NAT. Technologically, I prefer IPv6. I agree with you, though -- IPv4
                        begat RFC 1918, begat long-polling.

                        >
                        > There *are* legitimate applications for push. Not everything is
                        > request/response: P2P and publish/subscribe are legitimate
                        > communication patterns. That's not to say they're REST, but if "it's
                        > the architecture, stupid", you do have to look at the application
                        > communication pattern and find a way to deal with it.
                        >

                        I have to disagree. My view is that the application's goals must be
                        realized within the prevailing architecture, and the communication
                        pattern designed accordingly. RESTful pub/sub is possible using
                        request/response HTTP. RESTful P2P? On the one hand, REST has that
                        client-server constraint. OTOH, Roy has stated that Waka is a P2P
                        protocol, in the Q&A at the end of this session:

                        http://streaming.linux-magazin.de/events/apacheconfree/archive/rfielding/frames-java.htm

                        I don't see why push needs to break the request/response model (Waka
                        has the MONITOR method). Each message is still going over a network, so
                        there needs to be some sort of response code indicating success/fail.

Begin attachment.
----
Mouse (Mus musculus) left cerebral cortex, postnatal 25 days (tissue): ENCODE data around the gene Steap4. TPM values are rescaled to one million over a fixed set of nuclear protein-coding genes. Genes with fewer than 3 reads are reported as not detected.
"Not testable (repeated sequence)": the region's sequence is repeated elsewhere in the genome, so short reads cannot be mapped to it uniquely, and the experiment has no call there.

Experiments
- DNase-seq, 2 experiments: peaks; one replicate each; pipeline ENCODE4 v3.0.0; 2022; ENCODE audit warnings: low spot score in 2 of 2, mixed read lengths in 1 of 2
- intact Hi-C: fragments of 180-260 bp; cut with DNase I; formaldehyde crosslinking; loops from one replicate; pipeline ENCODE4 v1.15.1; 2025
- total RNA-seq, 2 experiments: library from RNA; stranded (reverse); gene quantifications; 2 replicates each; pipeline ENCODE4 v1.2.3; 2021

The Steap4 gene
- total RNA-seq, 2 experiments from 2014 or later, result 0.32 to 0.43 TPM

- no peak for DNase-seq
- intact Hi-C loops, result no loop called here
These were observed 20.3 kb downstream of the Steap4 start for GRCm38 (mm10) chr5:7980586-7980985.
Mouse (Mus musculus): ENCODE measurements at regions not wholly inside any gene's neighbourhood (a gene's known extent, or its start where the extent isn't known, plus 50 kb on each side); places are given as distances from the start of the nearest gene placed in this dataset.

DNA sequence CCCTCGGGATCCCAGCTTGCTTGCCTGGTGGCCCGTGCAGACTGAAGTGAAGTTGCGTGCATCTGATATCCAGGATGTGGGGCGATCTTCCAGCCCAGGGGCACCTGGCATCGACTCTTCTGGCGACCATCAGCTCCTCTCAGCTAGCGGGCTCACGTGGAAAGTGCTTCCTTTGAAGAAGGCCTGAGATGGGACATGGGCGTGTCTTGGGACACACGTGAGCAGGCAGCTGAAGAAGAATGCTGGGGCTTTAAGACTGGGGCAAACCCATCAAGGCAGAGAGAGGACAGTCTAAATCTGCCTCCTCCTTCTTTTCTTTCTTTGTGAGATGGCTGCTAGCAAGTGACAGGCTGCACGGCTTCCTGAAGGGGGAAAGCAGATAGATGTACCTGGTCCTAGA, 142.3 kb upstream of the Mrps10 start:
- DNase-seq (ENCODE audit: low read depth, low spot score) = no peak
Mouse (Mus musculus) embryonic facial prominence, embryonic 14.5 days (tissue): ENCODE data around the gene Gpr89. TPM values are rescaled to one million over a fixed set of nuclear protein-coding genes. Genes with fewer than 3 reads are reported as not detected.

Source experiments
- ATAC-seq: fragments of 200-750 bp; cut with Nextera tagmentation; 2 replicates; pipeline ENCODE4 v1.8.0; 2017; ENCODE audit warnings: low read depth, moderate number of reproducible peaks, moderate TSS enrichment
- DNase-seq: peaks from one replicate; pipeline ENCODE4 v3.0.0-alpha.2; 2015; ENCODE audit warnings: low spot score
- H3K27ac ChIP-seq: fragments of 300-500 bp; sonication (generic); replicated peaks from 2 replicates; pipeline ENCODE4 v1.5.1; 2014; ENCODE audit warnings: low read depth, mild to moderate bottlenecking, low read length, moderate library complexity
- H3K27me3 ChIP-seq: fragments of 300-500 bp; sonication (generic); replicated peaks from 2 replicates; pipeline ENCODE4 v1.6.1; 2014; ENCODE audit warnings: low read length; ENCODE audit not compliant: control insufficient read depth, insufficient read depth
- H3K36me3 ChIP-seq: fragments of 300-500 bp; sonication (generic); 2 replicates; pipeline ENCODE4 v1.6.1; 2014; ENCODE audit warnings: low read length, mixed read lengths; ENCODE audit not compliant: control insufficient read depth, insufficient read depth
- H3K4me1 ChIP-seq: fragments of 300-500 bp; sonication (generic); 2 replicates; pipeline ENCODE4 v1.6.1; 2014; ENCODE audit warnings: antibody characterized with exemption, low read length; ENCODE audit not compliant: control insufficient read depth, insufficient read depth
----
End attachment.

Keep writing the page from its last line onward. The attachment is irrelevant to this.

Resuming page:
All that's different is that the user-agent acts as server, and the
                        origin server acts as client. Using rHTTP, this can be just as RESTful
                        as pull.

                        If a stock-ticker app is implemented using Web Sockets, how do I know
                        I'm not missing anything due to dropped packets? Can I verify the
                        integrity of the data received, even if I get all the packets? TCP is
                        fine for this at the transmission layer, but not the application layer.
                        These seem to me like problems inherent to breaking the request/response
                        model, rather than problems specific to Web Sockets; thus, ITAS...

                        "
                        A specific case is that any network, however carefully designed, will
                        be subject to failures of transmission at some statistically determined
                        rate. The best way to cope with this is to accept it, and give
                        responsibility for the integrity of communication to the end systems.
                        "

                        http://tools.ietf.org/html/rfc1958

                        Whereas with BitTorrent, request/response doesn't matter because the
                        end result (a file of size=x and checksum=x) is known -- it's still end-